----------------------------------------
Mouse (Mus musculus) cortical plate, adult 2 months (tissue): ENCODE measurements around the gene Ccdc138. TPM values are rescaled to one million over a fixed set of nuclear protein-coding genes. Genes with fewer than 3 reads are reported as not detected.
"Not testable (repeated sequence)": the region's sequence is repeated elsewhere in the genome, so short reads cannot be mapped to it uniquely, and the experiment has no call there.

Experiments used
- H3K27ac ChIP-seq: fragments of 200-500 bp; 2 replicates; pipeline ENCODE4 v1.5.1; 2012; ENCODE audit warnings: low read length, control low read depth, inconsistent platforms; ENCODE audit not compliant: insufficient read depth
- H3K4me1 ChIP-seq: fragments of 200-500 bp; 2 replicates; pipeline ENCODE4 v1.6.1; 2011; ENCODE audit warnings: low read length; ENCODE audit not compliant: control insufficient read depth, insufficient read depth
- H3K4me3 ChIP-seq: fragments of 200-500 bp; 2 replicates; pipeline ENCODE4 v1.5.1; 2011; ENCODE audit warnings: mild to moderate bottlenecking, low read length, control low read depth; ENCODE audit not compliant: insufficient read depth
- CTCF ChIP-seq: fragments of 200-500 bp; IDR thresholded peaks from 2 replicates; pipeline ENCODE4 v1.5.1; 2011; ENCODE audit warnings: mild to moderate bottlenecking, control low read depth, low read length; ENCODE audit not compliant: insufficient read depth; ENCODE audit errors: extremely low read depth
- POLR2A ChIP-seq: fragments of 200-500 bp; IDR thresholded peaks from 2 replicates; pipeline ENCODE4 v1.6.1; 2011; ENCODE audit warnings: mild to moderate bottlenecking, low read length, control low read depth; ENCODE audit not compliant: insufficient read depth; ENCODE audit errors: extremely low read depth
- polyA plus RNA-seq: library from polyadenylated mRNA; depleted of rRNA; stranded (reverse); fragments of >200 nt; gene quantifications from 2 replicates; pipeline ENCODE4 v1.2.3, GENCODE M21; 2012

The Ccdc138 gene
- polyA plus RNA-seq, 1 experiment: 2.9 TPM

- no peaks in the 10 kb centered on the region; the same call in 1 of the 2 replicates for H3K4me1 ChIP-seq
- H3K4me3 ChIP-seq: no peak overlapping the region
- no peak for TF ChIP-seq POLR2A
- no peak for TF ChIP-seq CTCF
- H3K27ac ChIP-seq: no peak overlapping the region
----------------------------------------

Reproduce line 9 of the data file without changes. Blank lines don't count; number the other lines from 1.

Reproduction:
- polyA plus RNA-seq: library from polyadenylated mRNA; depleted of rRNA; stranded (reverse); fragments of >200 nt; gene quantifications from 2 replicates; pipeline ENCODE4 v1.2.3, GENCODE M21; 2012